A recent $6.3 million gift from the estate of alumnus and University of Mississippi supporter Lucian S. Minor will establish a new chair within the Patterson School of Accountancy while also providing scholarships and supporting the school's academic programs and activities.
Dean Mark Wilder said the Lucian S. Minor Chair of Accountancy Endowment will support the recruitment and retention of outstanding faculty to ensure that quality teaching, research and service will be available for generations of UM students.
“We are extremely grateful to Lucian Minor for his foresight to include the Patterson School of Accountancy in his estate planning. The generosity of Mr. Minor will enable us to ensure a quality education for students through scholarships, faculty support, and operating funds for our program,” Dean Mark Wilder said. "We are honored to have the Lucian Minor name and legacy forever associated with the Patterson School of Accountancy.”
Planned gifts award donors membership in the 1848 Society, named for the year the university welcomed its first students. The society recognizes those who thoughtfully provide for the university through bequests and deferred gifts.
Minor’s gift also establishes the Lucian S. Minor Accountancy Endowment, which will provide funds for academic programs and activities; and supplements the existing Lucian S. Minor Scholarship in Accountancy Endowment, established by Minor and his wife, Mary, in 1998.
“He was a remarkable individual whom I was very proud to have known well for many years,” said Larry Hardy of Memphis, Tennessee. Hardy earned a bachelor’s degree in business administration from Ole Miss in 1968 and a master’s degree in accountancy in 1969. Minor hired Hardy to work for him at Ernst & Young right out of college.
“To have worked with him and then to have known him personally after working with him … he just became a really good friend,” Hardy said. “I was so pleased that he chose Ole Miss and the School of Accountancy to be the beneficiary of his will.”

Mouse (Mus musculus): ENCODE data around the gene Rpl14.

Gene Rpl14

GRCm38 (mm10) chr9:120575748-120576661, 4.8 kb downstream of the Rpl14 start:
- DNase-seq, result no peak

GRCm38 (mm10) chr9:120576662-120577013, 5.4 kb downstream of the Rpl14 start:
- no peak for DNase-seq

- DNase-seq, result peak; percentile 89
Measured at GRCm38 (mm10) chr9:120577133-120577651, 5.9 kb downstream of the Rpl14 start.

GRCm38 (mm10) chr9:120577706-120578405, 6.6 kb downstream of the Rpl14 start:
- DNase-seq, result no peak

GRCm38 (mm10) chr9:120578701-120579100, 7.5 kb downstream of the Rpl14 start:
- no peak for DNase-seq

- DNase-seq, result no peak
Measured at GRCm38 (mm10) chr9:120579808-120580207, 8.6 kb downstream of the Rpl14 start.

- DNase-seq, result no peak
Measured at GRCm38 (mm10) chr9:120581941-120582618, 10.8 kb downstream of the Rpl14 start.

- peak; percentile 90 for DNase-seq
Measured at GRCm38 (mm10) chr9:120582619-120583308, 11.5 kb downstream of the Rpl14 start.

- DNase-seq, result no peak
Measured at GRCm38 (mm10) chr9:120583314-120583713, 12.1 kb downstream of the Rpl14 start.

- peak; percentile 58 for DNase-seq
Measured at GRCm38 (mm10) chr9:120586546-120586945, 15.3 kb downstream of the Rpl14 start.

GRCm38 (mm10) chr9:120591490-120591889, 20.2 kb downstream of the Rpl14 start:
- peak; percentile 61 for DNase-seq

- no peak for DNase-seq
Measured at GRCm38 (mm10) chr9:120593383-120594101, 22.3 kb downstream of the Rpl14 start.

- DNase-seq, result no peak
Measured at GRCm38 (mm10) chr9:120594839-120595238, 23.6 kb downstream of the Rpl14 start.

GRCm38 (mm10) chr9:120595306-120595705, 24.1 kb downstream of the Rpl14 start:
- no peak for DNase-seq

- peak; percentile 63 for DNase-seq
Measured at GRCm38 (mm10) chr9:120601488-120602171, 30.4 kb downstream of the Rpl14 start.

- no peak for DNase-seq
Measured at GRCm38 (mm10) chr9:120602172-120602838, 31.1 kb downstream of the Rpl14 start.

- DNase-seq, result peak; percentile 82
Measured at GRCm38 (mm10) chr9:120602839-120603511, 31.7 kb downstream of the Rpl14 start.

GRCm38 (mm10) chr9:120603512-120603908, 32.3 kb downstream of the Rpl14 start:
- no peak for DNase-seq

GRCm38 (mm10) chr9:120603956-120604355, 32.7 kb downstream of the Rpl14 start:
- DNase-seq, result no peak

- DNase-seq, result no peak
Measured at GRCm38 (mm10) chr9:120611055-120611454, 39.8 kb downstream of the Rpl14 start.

A UM residence hall bears the Minor name — an honor awarded the couple in 2013 to acknowledge their generous and continued financial support.
“I’ve enjoyed my relationship with Ole Miss for many, many years,” Minor said at the time. “Many of the courses I took at Ole Miss contributed to my success in the business world, particularly the accounting field. I’m glad to share some of my success. Hopefully, some needy students will benefit from our gifts.”
Minor graduated from Ole Miss in 1937 with a degree in accounting. He was recruited by General Mills, Inc. to join the company’s internal audit staff in Minneapolis, Minnesota, where he worked until beginning his service in the U.S. Navy in 1942.
He was stationed with Douglas Aircraft Co. in Los Angeles as a cost inspector and passed the CPA exam during his enlistment.
Minor was discharged as a lieutenant commander in 1946, at which time he opened his own accounting firm in Memphis. During the next 20 years, his firm, Minor and Moore, grew to be the largest accounting firm in Memphis. In 1969 he merged his firm with the international accounting firm of Ernst & Ernst and became partner in charge of the Memphis office until his retirement in 1978.
He was inducted into the Patterson School of Accountancy’s Hall of Fame in 1997 and the Ole Miss Alumni Association’s Hall of Fame in 2005.
He served as a mentor to young professionals like Hardy all his life.
“I’m glad now to see his name around campus on the building and on the scholarships that have been given out every year and soon to be associated with the chair of accountancy,” Hardy said. “I’m very pleased that he was able to do all that and pleased that he did it.”
Minor’s nephew Jim Moore of Memphis, Tennessee, said his uncle’s decision to give back to the university likely stemmed from his upbringing.
“He came up during the Depression, so he was able to go to college when it wasn’t easy and he knew how his own education helped him in his life and career,” Moore said. “He always had a strong desire to help people who wanted to get an education and improve themselves. He was very supportive of those who really wanted to work to get ahead. Also, he loved the accounting profession and was very dedicated to that.”
Moore said Minor enjoyed watching Rebel football, playing golf and entertaining friends while hunting quail and other game birds at his family’s Circle M. Ranch near Macon, Mississippi (his hometown) and later at his farm “the Old Rainey Place” near Blue Mountain, Mississippi. Additionally, he was a member of Menasha Hunting and Fishing Club in Arkansas for over 50 years and the Memphis Hunt and Polo Club.
For information on including the University of Mississippi in long-term estate and financial plans, alumni and friends can visit www.umfoundation.planmylegacy.org or contact Sandra Guest, UM Foundation vice president, at 662-915-5208 or email@example.com.
By Bill Dabney